Saturday, February 28, 2009

Return to the Movie Palace

El Paso, Texas - Imagine entering a large auditorium, the lights are low. You sink down into one of the thousands of plush red velvet seats and have a clear view of the large heavily draped stage. As you look to the ceiling you notice clouds drifting across the deep blue ceiling, white billowy clouds. Just then your attention is taken by the sound of organ pipes. You look to the stage and see a huge multi-keyed organ rising slowly with the music. The lights go dark, except for a spotlight on the organ and player. The music stops abruptly. The spotlight goes out; the room goes black, except for hundreds, or maybe thousands of tiny star lights twinkling from the previously blue, clouded sky above. Suddenly the entire front of the theatre bursts into light as the feature presentation begins.

As I toured the Historic Plaza Theatre in El Paso, Texas recently I was struck by the ornate architecture, the use of innovative "atmospherics", like the clouds drifting across the ceiling, the number of trees and bushes placed on balconies around the theatre, and the sheer size of the auditorium. I was no longer in Kansas and this wasn't one of the small look alike McMovie theaters jammed 24 onto a mall parking lot. No, this is the way it used to be, for our parents and grandparents, every time they went to the movies.

The Plaza is one of hundreds of revival type theaters across the country that have been renovated over the years and returned to their former glory, if not box office sales. The styles are from the 1920's, 30's and 40's and there is no comparing these palaces, that make every night seem like Oscar night on the red carpet, to what we have settled for in today's movie attendance. The theaters of this period where designed in Art Deco, Italian Renaissance, Spanish Revival and other artistic styles to create a fantasy environment to attract moviegoers. Today they are often used for plays, concerts and the occasional special release films.

Many of these luxury theaters were built during our country's worst economic time, the Great Depression. The Plaza opened in 1930 and was known as the "showplace of the Southwest." It was the largest theater of its kind between Dallas and Los Angeles. Even after nearly 80 years just touring the theatre is a memorable experience. Imagine fifty years from now how long a tour would last of one our current movie theaters.

The restoration of the single screen theaters seems to follow a pattern of community involvement over several years. For the Plaza it was in 1986 that plans were made to demolish the building. The community came together and within six weeks, with the help of actress Rita Moreno, raised one million dollars to save the building from the wrecking ball. Thirty-eight million dollars and seventeen years later the Hisoric Plaza Theatre reopened to a sold out crowd for the stage performance Riverdance. The theater has tours every Tuesday throughout the year and is open for limited engagement plays and special performances.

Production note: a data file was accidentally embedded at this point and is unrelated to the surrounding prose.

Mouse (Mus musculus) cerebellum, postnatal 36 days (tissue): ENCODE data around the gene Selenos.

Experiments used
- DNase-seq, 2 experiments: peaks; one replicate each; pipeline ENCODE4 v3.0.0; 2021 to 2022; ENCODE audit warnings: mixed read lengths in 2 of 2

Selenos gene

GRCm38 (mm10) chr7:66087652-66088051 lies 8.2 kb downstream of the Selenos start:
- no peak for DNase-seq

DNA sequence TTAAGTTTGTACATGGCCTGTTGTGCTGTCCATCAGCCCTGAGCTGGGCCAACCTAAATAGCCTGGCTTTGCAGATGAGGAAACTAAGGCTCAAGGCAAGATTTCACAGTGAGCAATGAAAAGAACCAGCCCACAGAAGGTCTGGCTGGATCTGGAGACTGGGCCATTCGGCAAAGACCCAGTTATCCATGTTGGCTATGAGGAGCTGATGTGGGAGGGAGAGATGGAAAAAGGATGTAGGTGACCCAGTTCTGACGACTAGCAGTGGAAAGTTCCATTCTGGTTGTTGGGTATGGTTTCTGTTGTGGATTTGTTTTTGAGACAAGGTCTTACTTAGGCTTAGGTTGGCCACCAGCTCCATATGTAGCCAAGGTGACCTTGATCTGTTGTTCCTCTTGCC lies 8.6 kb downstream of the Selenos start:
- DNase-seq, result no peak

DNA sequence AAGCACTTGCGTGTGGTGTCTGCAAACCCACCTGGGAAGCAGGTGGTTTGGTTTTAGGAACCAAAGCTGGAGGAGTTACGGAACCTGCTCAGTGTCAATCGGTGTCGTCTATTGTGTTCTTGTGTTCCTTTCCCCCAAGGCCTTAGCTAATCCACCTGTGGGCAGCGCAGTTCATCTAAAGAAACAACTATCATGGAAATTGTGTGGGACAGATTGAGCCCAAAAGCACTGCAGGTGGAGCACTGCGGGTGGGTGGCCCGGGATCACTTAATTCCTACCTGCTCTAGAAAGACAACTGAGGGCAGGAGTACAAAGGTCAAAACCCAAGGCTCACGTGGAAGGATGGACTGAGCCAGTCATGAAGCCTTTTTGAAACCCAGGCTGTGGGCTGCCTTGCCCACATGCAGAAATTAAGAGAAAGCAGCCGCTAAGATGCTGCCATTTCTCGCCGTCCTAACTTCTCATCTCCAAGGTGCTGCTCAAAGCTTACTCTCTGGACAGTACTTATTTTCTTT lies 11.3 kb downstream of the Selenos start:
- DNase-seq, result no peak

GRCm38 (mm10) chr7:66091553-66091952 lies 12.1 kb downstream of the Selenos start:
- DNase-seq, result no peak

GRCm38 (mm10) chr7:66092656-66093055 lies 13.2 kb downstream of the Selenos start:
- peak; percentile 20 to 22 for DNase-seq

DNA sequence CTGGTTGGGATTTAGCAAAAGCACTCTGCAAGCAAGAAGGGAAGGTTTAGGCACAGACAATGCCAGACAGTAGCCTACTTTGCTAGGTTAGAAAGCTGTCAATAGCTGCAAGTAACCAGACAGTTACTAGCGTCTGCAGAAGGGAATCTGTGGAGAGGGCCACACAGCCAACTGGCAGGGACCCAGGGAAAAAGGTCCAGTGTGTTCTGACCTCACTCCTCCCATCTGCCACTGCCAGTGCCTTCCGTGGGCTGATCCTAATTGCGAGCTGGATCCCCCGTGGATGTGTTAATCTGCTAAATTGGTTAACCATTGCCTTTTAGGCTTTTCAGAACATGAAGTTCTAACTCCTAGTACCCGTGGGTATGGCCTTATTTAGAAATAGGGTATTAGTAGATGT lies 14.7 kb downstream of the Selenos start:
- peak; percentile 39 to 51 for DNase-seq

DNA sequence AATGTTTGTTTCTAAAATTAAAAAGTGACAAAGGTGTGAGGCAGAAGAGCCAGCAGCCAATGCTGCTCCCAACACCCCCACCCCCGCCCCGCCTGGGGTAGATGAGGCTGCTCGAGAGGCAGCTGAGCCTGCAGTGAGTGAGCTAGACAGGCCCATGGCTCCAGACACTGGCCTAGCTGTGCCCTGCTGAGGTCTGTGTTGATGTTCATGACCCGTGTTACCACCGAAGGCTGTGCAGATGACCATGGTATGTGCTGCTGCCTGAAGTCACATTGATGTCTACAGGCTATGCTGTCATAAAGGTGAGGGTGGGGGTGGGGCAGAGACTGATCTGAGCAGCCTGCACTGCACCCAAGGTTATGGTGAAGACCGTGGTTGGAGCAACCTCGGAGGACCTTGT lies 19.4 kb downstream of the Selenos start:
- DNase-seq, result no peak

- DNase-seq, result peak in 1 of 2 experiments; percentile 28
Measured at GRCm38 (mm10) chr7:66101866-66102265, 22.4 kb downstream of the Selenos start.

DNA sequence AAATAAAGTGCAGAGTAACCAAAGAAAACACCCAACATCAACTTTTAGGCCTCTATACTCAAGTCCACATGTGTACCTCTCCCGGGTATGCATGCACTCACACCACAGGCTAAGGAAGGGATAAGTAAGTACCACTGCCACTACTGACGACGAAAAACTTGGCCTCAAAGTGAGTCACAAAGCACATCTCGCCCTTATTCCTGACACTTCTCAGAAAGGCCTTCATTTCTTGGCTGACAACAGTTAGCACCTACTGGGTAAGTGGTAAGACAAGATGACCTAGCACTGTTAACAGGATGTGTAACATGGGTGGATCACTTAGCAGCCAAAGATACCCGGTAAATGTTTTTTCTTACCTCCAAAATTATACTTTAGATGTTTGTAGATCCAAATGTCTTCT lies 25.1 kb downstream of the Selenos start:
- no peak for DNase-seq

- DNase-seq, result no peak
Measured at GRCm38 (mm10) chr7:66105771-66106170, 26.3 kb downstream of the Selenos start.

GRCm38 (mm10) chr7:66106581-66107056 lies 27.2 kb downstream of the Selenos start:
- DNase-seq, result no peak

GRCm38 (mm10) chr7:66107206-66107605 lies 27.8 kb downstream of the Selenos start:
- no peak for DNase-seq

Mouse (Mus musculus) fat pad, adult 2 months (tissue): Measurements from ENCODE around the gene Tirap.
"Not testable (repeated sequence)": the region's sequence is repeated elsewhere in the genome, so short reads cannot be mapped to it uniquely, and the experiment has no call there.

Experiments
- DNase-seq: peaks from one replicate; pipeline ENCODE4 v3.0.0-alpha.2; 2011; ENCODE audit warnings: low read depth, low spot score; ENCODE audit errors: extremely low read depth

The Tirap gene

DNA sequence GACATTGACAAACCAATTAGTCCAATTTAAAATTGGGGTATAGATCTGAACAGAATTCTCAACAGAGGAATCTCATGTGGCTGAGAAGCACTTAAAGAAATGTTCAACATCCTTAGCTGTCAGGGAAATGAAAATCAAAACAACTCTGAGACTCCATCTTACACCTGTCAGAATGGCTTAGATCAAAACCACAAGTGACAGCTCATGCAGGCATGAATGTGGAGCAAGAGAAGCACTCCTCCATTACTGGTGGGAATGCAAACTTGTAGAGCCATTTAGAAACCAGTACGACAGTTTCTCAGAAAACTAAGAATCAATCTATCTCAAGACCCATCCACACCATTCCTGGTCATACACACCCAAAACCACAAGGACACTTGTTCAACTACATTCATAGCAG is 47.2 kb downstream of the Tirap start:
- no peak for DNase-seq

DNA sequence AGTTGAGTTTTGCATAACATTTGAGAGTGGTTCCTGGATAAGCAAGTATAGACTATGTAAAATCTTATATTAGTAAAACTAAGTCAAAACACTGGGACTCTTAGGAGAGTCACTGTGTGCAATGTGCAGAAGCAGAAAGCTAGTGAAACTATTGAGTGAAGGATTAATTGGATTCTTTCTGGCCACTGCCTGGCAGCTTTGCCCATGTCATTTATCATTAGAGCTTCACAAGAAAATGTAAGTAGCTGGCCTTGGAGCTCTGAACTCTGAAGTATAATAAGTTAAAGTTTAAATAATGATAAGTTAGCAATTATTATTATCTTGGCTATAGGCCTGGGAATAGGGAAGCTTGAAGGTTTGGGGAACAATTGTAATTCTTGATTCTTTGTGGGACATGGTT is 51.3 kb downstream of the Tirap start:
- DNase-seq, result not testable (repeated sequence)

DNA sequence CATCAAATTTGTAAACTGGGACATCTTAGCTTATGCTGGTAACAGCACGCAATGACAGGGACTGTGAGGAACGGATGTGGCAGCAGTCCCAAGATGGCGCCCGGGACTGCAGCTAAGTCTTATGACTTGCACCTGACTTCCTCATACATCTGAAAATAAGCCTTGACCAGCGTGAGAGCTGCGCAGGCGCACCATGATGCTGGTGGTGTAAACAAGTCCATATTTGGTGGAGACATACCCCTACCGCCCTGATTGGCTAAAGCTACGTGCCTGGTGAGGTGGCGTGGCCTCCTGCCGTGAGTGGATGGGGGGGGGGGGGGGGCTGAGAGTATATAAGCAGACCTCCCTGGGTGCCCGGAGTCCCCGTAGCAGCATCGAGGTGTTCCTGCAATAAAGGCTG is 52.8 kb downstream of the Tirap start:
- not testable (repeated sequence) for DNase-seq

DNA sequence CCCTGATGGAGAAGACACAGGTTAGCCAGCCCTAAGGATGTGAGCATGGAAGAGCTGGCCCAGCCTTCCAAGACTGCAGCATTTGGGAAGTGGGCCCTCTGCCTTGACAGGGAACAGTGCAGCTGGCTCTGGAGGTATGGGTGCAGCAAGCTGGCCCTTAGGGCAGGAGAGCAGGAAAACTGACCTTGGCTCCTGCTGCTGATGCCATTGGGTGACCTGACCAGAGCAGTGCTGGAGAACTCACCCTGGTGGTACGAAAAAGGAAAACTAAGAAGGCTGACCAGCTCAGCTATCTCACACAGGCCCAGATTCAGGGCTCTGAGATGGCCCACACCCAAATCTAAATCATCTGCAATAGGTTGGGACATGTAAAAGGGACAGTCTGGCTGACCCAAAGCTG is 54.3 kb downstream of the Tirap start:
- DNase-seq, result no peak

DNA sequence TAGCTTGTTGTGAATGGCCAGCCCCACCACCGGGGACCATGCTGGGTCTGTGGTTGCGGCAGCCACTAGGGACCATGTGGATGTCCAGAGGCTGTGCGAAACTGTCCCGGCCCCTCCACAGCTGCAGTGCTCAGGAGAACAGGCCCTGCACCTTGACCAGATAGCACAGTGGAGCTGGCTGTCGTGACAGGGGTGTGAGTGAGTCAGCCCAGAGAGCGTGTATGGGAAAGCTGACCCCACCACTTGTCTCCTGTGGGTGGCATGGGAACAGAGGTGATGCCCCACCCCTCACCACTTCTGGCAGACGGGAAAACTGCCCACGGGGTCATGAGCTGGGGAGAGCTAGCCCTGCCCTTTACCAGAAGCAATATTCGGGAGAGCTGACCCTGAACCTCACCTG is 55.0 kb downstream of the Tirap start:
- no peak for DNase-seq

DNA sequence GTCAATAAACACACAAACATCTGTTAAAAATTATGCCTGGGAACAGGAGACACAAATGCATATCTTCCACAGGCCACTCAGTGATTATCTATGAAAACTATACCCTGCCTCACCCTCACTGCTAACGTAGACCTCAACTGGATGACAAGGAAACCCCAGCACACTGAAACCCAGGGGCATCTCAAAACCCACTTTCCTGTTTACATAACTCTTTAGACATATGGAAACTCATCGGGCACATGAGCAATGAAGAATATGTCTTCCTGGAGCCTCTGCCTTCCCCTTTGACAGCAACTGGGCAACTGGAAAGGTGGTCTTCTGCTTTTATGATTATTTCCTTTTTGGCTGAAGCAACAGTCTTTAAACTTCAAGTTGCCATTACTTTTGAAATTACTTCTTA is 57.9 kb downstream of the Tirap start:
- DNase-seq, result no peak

One of the many successful fund raising techniques used in the Plaza restoration, and other historical building renovations, is to name a part of the theater after a key sponsor. The performance hall of the Historic Plaza Theatre is named in memory of Kendle Elizabeth Kidd by her parents, Sharon and Dr. Joe Kidd. A beautiful portrait of Kendle is displayed over the staircase leading up to the balconies. One of the more unusually shaped lobbies is named after Glyn and Karl O. Wyler, Sr. , donors to the El Paso Community Foundation. Their wish was to see the Plaza Theatre re-opened to the public. Throughout the theatre are portraits and names of other prominent donors who were instrumental in raising the needed funds to keep this historic theater open.

Radio City Music Hall in New York, opened in 1932, is the largest and most famous of the movie palaces built in the United States. It held more than twice as many people as the Plaza with 5,960 seats. The backers of Radio City saw the theater as a symbol of the motion picture industry's resiliency during a time of economic depression. Like the Plaza, Radio City Music Hall's popularity as a movie venue waned and plans were made in the 70's to redesign the area into offices. Preservationists, community and commercial interests led to a major renovation that had the building re-opened in 1980. Nineteen years later a major interior renovation project led to a $70 million dollar restoration. Today the Music Hall hosts concerts, stage plays, the annual Christmas Spectacular and other venues to great success.

Perhaps it is time for us to return to some of the simple pleasures of being treated like royalty when we go on a date or take the family out for an evening. Look for one of these historical movie palaces next time your planning an outing and give them the support needed to keep them open.

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